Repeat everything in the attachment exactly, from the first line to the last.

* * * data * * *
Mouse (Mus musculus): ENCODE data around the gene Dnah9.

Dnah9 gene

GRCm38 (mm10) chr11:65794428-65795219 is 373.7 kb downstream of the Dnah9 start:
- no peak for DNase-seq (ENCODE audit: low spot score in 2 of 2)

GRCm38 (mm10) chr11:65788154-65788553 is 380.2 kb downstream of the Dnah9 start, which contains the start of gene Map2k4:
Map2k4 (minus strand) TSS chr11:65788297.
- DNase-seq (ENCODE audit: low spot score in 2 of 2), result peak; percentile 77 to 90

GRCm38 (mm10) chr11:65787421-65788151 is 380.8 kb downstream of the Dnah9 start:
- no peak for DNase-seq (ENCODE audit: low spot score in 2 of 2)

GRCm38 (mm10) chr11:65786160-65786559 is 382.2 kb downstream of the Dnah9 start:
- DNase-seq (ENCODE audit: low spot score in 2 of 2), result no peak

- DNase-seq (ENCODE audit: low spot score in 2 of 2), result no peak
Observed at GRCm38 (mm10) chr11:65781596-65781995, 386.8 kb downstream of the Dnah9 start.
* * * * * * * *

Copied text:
Mouse (Mus musculus): ENCODE data around the gene Dnah9.

Dnah9 gene

GRCm38 (mm10) chr11:65794428-65795219 is 373.7 kb downstream of the Dnah9 start:
- no peak for DNase-seq (ENCODE audit: low spot score in 2 of 2)

GRCm38 (mm10) chr11:65788154-65788553 is 380.2 kb downstream of the Dnah9 start, which contains the start of gene Map2k4:
Map2k4 (minus strand) TSS chr11:65788297.
- DNase-seq (ENCODE audit: low spot score in 2 of 2), result peak; percentile 77 to 90

GRCm38 (mm10) chr11:65787421-65788151 is 380.8 kb downstream of the Dnah9 start:
- no peak for DNase-seq (ENCODE audit: low spot score in 2 of 2)

GRCm38 (mm10) chr11:65786160-65786559 is 382.2 kb downstream of the Dnah9 start:
- DNase-seq (ENCODE audit: low spot score in 2 of 2), result no peak

- DNase-seq (ENCODE audit: low spot score in 2 of 2), result no peak
Observed at GRCm38 (mm10) chr11:65781596-65781995, 386.8 kb downstream of the Dnah9 start.